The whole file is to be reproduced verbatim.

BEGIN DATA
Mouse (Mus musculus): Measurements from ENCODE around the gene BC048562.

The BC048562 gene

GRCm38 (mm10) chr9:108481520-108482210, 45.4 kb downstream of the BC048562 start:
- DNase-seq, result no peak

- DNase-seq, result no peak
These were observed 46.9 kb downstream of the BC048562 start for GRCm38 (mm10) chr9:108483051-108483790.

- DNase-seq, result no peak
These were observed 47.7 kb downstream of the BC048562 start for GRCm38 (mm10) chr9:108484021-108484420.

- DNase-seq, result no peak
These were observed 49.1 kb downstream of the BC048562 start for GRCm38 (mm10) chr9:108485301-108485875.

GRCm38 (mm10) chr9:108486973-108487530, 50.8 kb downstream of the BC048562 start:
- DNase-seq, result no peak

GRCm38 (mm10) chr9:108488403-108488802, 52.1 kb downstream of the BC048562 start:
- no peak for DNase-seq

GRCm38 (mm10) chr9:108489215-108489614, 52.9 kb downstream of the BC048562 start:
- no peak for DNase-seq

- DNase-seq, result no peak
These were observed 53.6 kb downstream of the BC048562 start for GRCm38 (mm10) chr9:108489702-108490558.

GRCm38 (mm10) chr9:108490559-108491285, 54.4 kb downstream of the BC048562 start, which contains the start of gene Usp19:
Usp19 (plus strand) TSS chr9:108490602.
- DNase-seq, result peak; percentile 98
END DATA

Mouse (Mus musculus): Measurements from ENCODE around the gene BC048562.

The BC048562 gene

GRCm38 (mm10) chr9:108481520-108482210, 45.4 kb downstream of the BC048562 start:
- DNase-seq, result no peak

- DNase-seq, result no peak
These were observed 46.9 kb downstream of the BC048562 start for GRCm38 (mm10) chr9:108483051-108483790.

- DNase-seq, result no peak
These were observed 47.7 kb downstream of the BC048562 start for GRCm38 (mm10) chr9:108484021-108484420.

- DNase-seq, result no peak
These were observed 49.1 kb downstream of the BC048562 start for GRCm38 (mm10) chr9:108485301-108485875.

GRCm38 (mm10) chr9:108486973-108487530, 50.8 kb downstream of the BC048562 start:
- DNase-seq, result no peak

GRCm38 (mm10) chr9:108488403-108488802, 52.1 kb downstream of the BC048562 start:
- no peak for DNase-seq

GRCm38 (mm10) chr9:108489215-108489614, 52.9 kb downstream of the BC048562 start:
- no peak for DNase-seq

- DNase-seq, result no peak
These were observed 53.6 kb downstream of the BC048562 start for GRCm38 (mm10) chr9:108489702-108490558.

GRCm38 (mm10) chr9:108490559-108491285, 54.4 kb downstream of the BC048562 start, which contains the start of gene Usp19:
Usp19 (plus strand) TSS chr9:108490602.
- DNase-seq, result peak; percentile 98